Eating a serving of nuts instead of beef or pork was associated with a 19% lower risk of dying during the study. The team said choosing poultry or whole grains as a substitute was linked with a 14% reduction in mortality risk; low-fat dairy or legumes, 10%; and fish, 7%.

Previous studies had associated red meat consumption with diabetesheart disease and cancer, all of which can be fatal. Scientists aren’t sure exactly what makes red meat so dangerous, but the suspects include the iron and saturated fat in beef, pork and lamb, the nitrates used to preserve them, and the chemicals created by high-temperature cooking.

The Harvard researchers hypothesized that eating red meat would also be linked to an overall risk of death from any cause, Pan said. And the results suggest they were right: Among the 37,698 men and 83,644 women who were tracked, as meat consumption increased, so did mortality risk.

In separate analyses of processed and unprocessed meats, the group found that both types appear to hasten death. Pan said that at the outset, he and his colleagues had thought it likely that only processed meat posed a health danger.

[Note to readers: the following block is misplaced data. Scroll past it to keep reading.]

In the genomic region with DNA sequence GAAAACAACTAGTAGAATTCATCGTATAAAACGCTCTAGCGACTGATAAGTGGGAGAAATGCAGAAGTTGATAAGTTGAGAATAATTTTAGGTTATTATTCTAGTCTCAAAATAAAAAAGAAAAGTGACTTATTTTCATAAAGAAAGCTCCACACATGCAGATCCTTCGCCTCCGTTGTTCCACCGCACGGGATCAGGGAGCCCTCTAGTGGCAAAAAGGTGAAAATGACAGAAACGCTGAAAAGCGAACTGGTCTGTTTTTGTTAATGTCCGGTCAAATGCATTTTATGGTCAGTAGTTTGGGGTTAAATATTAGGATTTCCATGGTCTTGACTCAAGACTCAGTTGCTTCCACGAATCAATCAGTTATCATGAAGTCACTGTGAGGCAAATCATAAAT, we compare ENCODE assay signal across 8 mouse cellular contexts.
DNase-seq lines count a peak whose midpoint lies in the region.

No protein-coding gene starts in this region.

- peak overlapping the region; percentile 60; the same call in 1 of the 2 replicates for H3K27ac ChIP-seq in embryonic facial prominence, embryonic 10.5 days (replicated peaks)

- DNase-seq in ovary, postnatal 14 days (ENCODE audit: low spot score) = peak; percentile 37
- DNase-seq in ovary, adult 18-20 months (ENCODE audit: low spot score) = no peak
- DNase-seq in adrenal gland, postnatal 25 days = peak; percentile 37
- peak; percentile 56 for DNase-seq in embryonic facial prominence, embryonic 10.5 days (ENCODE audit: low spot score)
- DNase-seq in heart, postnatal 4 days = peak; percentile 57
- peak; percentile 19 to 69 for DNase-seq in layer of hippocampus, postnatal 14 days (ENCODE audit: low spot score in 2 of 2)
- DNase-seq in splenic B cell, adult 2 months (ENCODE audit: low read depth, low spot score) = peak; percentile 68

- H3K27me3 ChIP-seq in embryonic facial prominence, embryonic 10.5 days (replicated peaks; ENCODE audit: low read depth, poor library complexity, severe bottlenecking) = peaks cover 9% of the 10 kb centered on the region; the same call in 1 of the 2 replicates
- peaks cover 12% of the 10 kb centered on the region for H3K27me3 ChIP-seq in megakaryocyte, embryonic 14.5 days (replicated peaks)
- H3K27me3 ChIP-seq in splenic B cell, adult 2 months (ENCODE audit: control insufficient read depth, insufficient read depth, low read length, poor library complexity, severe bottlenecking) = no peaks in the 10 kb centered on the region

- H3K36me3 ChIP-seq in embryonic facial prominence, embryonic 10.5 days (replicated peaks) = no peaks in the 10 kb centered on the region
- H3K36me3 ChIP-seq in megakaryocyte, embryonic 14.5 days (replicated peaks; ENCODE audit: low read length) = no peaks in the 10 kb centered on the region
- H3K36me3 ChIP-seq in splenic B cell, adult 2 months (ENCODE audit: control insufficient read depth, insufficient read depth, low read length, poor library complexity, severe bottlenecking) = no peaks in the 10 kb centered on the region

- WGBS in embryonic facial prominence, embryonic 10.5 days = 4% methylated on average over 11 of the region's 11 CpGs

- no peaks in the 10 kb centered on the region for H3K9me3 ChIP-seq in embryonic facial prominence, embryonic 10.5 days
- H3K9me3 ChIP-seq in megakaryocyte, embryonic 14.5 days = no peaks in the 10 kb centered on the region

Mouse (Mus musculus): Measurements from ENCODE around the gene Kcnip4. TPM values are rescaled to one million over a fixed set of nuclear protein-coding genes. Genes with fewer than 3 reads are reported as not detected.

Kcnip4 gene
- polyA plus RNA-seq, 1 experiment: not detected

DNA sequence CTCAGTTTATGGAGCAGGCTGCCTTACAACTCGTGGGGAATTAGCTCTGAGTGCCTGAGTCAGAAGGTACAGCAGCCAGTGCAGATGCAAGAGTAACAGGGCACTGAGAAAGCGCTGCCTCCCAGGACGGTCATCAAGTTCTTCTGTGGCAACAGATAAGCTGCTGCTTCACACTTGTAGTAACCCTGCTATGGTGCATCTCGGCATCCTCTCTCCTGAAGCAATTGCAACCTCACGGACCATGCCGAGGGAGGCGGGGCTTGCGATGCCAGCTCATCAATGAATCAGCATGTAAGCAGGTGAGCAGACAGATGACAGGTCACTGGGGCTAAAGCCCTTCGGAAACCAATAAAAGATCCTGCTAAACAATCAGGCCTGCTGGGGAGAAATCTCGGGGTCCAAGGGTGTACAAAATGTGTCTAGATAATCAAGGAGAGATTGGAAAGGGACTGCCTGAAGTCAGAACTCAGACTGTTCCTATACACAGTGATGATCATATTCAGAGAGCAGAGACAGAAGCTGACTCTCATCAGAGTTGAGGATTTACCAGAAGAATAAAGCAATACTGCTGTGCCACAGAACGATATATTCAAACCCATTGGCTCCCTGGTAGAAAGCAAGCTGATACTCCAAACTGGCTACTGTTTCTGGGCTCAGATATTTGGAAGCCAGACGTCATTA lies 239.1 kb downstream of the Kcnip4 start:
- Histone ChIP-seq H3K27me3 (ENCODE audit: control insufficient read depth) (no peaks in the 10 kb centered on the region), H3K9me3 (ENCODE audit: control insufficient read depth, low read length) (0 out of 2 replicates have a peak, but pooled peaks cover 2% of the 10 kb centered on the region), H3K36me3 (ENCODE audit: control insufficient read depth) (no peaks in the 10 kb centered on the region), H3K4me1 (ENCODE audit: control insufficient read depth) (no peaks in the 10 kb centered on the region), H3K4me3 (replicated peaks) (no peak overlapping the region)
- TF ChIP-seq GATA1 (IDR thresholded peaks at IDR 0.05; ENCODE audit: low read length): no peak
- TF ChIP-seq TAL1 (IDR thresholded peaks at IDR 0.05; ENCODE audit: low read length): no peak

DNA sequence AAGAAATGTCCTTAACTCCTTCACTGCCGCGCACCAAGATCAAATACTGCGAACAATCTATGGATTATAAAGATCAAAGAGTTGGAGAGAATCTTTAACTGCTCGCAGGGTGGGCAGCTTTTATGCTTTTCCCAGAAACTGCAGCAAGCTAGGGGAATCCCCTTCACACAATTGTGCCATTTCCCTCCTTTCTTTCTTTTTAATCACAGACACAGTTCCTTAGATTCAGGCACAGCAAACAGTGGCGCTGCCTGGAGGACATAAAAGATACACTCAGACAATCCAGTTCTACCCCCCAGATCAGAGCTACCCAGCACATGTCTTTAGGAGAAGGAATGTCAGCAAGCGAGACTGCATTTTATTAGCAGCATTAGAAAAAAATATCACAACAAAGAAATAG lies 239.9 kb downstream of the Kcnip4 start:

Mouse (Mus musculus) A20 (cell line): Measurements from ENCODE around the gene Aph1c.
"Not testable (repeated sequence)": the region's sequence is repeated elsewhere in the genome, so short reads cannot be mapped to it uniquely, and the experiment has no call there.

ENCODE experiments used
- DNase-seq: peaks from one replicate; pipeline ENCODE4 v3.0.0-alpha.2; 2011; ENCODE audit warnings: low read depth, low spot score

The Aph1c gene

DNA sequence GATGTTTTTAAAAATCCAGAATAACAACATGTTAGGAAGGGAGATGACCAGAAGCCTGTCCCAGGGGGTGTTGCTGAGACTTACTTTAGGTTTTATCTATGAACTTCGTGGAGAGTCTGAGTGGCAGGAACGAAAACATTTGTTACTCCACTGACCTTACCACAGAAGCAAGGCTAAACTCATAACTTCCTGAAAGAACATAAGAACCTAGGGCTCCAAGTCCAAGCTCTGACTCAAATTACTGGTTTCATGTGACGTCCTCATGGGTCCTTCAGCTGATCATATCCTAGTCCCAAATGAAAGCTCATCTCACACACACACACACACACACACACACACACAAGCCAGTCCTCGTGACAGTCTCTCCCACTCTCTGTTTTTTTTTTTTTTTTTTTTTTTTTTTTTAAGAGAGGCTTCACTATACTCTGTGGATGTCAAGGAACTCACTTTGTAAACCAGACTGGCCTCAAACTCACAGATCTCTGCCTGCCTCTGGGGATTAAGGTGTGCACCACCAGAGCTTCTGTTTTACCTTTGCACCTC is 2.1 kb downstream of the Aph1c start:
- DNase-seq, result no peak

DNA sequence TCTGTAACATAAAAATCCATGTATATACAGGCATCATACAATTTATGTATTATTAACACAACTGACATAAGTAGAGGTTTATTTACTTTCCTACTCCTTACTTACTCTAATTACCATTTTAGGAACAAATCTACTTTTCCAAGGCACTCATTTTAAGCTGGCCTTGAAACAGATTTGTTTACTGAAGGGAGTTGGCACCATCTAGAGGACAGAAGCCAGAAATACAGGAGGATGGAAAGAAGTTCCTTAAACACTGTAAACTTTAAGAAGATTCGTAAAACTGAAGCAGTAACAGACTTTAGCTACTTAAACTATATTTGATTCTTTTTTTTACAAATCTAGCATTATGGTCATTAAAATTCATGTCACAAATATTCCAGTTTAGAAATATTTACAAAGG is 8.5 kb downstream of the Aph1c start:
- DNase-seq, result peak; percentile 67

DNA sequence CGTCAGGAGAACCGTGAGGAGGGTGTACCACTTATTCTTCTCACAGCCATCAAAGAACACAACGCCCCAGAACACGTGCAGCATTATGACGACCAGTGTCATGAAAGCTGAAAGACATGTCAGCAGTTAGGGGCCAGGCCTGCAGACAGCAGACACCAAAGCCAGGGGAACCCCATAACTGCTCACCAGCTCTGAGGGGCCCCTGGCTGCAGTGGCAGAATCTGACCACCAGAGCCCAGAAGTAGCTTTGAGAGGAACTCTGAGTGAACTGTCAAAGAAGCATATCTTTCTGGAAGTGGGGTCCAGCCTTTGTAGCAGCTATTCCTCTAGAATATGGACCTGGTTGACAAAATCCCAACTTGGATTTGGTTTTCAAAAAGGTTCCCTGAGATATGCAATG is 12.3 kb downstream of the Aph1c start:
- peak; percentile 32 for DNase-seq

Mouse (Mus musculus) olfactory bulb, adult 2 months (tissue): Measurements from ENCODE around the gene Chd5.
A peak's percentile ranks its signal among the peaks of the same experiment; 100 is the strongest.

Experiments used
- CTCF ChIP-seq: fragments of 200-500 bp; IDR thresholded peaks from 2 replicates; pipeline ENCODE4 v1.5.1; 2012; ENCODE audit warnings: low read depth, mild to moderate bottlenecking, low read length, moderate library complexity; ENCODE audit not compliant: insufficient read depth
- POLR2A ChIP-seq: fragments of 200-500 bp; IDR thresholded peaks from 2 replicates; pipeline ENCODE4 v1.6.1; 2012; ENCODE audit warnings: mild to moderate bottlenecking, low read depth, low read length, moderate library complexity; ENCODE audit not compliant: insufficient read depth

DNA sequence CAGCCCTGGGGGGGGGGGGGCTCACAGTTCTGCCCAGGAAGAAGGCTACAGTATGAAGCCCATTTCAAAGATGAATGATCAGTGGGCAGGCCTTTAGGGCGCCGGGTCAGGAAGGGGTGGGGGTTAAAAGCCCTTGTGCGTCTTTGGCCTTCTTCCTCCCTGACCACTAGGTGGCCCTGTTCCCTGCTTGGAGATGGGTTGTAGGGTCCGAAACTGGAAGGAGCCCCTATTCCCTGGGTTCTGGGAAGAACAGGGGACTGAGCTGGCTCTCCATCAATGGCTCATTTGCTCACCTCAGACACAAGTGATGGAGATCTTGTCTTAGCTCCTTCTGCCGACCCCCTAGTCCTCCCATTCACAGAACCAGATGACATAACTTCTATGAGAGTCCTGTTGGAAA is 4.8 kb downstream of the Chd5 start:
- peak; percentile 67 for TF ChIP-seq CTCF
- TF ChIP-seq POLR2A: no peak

Carol Koprowski, a professor of preventive medicine at USC’s Keck School of Medicine who wasn’t involved in the research, cautioned that it can be hard to draw specific conclusions from a study like this because there can be a lot of error in the way diet information is recorded in food frequency questionnaires, which ask subjects to remember past meals in sometimes grueling detail.

But Pan said the bottom line was that there was no amount of red meat that’s good for you.

“If you want to eat red meat, eat the unprocessed products, and reduce it to two or three servings a week,” he said. “That would have a huge impact on public health.”